Frédéric Allain: Catalogue data in Spring Semester 2018

Name Prof. Dr. Frédéric Allain
FieldBiomolecular NMR
Address
Institut für Biochemie
ETH Zürich, HPP L 14.1
Hönggerbergring 64
8093 Zürich
SWITZERLAND
Telephone+41 44 633 39 40
Fax+41 44 633 12 94
E-mailallain@bc.biol.ethz.ch
DepartmentBiology
RelationshipFull Professor

NumberTitleECTSHoursLecturers
551-0307-01LMolecular and Structural Biology II: From Gene to Protein
D-BIOL students are obliged to take part I and part II as a two-semester course.
3 credits2VN. Ban, F. Allain, M. Pilhofer
AbstractThis course will cover advanced topics in molecular biology and biochemistry with emphasis on the structure and function of cellular assemblies involved in expression and maintenance of genetic information. We will cover the architecture and the function of molecules involved in DNA replication, transcription, translation, nucleic acid packaging in viruses, RNA processing, and CRISPER/CAS system.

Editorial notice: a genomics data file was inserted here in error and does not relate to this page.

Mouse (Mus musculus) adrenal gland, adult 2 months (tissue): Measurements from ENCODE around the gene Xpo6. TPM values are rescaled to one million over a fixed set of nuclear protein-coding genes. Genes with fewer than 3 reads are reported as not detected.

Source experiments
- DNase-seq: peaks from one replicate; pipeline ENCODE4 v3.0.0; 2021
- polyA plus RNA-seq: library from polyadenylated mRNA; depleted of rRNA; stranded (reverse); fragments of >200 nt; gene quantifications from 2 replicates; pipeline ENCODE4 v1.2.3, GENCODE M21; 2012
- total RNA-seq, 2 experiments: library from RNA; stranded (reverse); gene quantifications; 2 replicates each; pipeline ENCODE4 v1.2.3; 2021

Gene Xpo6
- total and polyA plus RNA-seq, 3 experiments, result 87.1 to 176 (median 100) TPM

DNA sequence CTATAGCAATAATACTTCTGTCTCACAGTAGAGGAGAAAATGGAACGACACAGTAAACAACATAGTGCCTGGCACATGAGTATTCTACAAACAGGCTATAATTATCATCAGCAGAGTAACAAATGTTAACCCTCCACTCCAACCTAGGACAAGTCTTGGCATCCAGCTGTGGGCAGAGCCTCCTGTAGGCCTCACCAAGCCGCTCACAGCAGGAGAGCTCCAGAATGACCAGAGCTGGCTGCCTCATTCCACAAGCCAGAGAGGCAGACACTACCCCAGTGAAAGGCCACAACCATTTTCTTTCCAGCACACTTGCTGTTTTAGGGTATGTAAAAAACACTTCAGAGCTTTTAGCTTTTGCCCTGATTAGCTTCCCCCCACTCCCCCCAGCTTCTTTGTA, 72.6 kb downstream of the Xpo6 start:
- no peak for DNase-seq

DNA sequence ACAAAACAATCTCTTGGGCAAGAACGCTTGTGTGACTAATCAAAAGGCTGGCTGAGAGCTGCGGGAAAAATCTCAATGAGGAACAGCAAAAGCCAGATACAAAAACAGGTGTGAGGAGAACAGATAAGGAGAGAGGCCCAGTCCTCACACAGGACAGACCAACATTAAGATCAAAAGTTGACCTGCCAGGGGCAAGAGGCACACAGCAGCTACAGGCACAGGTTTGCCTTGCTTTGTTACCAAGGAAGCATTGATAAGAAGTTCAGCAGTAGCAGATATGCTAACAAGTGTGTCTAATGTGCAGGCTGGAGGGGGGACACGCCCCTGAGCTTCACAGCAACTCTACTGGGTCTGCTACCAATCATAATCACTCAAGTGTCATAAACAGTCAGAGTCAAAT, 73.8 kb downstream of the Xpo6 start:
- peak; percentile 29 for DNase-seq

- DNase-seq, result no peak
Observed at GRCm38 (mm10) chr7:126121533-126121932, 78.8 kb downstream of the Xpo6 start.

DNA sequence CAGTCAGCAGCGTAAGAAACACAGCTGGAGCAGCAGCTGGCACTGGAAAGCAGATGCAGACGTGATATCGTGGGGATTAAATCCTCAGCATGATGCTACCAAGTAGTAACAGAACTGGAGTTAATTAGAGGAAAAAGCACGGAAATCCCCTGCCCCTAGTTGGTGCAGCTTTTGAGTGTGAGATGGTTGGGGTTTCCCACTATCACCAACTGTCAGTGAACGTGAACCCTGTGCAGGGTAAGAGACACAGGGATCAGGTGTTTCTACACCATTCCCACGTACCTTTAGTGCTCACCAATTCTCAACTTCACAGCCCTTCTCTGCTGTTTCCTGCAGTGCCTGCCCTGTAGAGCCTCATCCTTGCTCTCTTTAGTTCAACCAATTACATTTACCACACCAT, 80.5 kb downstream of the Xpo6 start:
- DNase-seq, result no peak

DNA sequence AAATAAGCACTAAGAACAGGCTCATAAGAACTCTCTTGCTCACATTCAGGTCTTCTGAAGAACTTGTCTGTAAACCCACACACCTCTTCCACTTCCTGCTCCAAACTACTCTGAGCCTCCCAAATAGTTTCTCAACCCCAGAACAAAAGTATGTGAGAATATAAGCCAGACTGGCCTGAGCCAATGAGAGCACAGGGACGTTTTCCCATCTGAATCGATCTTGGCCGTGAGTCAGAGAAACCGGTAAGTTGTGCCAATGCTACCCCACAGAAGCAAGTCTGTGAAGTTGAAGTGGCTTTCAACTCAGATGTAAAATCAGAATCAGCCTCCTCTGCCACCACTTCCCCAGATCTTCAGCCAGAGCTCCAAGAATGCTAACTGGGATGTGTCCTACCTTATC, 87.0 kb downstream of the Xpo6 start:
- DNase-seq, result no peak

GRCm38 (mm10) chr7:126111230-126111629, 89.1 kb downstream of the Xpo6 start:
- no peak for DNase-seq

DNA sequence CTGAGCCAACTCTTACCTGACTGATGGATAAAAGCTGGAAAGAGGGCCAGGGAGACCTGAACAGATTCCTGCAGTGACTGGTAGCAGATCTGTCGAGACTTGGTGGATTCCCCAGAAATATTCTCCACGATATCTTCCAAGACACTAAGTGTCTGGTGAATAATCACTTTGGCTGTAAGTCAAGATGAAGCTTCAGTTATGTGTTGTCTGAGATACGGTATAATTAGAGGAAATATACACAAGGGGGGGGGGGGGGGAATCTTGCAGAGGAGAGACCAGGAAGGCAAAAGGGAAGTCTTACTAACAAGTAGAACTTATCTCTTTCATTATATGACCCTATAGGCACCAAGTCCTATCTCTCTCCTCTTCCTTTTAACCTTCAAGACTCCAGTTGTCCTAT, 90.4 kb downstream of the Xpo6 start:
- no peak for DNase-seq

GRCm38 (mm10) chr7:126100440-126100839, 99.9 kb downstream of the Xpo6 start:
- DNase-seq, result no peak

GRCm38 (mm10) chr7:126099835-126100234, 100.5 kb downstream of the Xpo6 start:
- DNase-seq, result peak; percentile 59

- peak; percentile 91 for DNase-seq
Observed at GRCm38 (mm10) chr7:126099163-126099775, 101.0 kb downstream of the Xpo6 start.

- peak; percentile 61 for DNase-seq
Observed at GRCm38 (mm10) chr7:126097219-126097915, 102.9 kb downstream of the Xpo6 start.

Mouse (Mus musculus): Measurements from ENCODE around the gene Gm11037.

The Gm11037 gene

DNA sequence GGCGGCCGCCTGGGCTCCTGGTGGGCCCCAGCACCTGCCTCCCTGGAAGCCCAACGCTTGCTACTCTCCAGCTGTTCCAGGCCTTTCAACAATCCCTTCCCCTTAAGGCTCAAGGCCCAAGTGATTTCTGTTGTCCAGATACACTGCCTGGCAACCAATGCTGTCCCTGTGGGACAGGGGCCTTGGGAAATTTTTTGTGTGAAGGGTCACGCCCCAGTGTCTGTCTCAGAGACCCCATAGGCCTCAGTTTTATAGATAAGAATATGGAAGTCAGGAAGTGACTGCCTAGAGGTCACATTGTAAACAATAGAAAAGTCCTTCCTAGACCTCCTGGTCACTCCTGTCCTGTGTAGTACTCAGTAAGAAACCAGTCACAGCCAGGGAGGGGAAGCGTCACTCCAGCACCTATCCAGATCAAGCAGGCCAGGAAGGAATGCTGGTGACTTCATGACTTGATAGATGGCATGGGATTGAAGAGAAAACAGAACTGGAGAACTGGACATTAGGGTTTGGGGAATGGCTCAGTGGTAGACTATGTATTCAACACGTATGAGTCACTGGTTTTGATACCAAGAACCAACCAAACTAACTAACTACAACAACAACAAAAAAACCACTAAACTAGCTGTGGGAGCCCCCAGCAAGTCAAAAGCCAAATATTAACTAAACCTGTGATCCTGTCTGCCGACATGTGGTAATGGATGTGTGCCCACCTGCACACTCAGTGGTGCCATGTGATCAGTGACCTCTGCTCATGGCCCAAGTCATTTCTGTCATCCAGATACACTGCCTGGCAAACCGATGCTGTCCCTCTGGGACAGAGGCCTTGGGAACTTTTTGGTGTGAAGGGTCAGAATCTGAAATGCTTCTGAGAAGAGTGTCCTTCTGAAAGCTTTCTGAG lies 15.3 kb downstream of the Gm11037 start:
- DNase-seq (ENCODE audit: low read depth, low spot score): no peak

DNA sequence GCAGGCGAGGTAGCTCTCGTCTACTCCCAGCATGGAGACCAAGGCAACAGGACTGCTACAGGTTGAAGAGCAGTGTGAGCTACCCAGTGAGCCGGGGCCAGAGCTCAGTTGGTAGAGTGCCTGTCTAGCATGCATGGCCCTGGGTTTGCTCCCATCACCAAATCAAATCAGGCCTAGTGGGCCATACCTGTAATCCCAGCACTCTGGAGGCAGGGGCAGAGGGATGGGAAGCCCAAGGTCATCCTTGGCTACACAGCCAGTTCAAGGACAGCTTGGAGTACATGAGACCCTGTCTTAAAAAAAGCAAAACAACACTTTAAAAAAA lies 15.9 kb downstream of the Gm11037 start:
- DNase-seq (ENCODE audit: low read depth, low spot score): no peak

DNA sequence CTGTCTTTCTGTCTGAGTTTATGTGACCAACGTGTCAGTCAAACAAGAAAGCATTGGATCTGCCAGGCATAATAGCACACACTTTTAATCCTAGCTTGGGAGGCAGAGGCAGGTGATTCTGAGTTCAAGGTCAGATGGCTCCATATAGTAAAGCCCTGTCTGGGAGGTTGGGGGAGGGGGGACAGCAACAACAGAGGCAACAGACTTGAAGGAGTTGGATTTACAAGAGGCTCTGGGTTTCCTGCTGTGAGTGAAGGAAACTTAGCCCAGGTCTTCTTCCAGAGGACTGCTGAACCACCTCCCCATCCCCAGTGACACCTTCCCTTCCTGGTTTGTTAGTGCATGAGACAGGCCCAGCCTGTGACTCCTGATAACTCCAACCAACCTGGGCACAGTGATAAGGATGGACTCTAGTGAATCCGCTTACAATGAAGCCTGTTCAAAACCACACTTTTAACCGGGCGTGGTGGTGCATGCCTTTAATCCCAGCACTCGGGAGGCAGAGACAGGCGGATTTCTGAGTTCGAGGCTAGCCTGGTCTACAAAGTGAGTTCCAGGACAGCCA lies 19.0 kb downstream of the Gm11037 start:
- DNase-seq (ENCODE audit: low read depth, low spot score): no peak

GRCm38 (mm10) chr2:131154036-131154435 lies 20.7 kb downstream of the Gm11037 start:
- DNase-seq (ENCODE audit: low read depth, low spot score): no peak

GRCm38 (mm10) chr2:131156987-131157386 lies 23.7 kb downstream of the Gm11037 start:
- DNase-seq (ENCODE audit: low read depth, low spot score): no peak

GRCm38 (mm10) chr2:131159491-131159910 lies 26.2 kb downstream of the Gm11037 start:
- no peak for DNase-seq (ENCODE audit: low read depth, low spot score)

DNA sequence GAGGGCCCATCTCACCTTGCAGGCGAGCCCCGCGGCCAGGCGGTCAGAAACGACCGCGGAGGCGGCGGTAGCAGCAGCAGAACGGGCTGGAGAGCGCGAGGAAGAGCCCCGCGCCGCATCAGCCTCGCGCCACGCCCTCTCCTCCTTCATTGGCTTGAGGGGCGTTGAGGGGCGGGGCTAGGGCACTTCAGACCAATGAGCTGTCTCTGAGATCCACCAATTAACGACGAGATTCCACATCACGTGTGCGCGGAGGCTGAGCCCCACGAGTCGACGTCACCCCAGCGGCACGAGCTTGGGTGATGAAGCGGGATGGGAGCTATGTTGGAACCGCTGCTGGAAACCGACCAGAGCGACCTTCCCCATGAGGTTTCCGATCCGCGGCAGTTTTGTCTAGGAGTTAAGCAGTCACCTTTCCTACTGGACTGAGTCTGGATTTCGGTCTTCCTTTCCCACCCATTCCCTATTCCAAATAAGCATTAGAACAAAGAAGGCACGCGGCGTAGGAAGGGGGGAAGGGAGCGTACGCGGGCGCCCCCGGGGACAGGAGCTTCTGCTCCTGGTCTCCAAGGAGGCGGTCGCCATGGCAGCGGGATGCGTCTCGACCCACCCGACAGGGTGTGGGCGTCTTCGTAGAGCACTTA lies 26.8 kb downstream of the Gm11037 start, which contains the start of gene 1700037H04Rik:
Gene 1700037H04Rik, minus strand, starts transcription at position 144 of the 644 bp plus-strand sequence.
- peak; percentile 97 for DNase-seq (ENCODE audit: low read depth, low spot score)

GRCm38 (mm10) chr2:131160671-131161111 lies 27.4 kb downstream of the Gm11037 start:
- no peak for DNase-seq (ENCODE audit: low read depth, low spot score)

ObjectiveStudents will gain a deep understanding of large cellular assemblies and the structure-function relationships governing their function in fundamental cellular processes ranging from DNA replication, transcription and translation. The lectures throughout the course will be complemented by exercises and discussions of original research examples to provide students with a deeper understanding of the subjects and to encourage active student participation.
ContentAdvanced class covering the state of the research in structural molecular biology of basic cellular processes with emphasis on the function of large cellular assemblies.
Lecture notesUpdated handouts will be provided during the class.
LiteratureThe lecture will be based on the latest literature. Additional suggested
literature:
Branden, C., and J. Tooze, Introduction to Protein Structure, 2nd ed.
(1995). Garland, New York.
551-0434-00LNMR Spectroscopy in Biology Restricted registration - show details
Number of participants limited to 6.

The enrolment is done by the D-BIOL study administration.
6 credits7GF. Allain, A. D. Gossert, K. Wüthrich